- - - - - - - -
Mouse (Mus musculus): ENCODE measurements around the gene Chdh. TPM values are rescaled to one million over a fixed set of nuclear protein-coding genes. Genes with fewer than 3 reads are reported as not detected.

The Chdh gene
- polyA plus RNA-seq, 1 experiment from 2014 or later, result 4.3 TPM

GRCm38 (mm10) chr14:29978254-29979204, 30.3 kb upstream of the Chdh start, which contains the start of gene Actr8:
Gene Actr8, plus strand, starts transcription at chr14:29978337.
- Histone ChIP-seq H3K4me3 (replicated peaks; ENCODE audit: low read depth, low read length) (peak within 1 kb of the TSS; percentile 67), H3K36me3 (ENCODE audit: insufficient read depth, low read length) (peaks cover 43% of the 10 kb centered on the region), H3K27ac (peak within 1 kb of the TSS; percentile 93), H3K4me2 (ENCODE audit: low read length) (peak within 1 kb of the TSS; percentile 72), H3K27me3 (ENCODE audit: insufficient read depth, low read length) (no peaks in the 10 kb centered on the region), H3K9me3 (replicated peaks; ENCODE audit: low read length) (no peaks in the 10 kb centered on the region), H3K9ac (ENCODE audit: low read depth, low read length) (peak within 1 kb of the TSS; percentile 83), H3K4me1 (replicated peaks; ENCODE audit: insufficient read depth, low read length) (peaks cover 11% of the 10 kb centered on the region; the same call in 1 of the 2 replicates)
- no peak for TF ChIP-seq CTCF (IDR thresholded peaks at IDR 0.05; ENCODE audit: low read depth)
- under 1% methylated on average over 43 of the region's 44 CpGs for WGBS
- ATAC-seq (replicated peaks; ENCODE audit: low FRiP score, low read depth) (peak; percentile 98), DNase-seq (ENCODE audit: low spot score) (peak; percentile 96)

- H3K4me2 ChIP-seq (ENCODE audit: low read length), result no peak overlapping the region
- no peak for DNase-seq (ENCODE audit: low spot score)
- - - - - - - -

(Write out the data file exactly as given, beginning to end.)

Mouse (Mus musculus): ENCODE measurements around the gene Chdh. TPM values are rescaled to one million over a fixed set of nuclear protein-coding genes. Genes with fewer than 3 reads are reported as not detected.

The Chdh gene
- polyA plus RNA-seq, 1 experiment from 2014 or later, result 4.3 TPM

GRCm38 (mm10) chr14:29978254-29979204, 30.3 kb upstream of the Chdh start, which contains the start of gene Actr8:
Gene Actr8, plus strand, starts transcription at chr14:29978337.
- Histone ChIP-seq H3K4me3 (replicated peaks; ENCODE audit: low read depth, low read length) (peak within 1 kb of the TSS; percentile 67), H3K36me3 (ENCODE audit: insufficient read depth, low read length) (peaks cover 43% of the 10 kb centered on the region), H3K27ac (peak within 1 kb of the TSS; percentile 93), H3K4me2 (ENCODE audit: low read length) (peak within 1 kb of the TSS; percentile 72), H3K27me3 (ENCODE audit: insufficient read depth, low read length) (no peaks in the 10 kb centered on the region), H3K9me3 (replicated peaks; ENCODE audit: low read length) (no peaks in the 10 kb centered on the region), H3K9ac (ENCODE audit: low read depth, low read length) (peak within 1 kb of the TSS; percentile 83), H3K4me1 (replicated peaks; ENCODE audit: insufficient read depth, low read length) (peaks cover 11% of the 10 kb centered on the region; the same call in 1 of the 2 replicates)
- no peak for TF ChIP-seq CTCF (IDR thresholded peaks at IDR 0.05; ENCODE audit: low read depth)
- under 1% methylated on average over 43 of the region's 44 CpGs for WGBS
- ATAC-seq (replicated peaks; ENCODE audit: low FRiP score, low read depth) (peak; percentile 98), DNase-seq (ENCODE audit: low spot score) (peak; percentile 96)

- H3K4me2 ChIP-seq (ENCODE audit: low read length), result no peak overlapping the region
- no peak for DNase-seq (ENCODE audit: low spot score)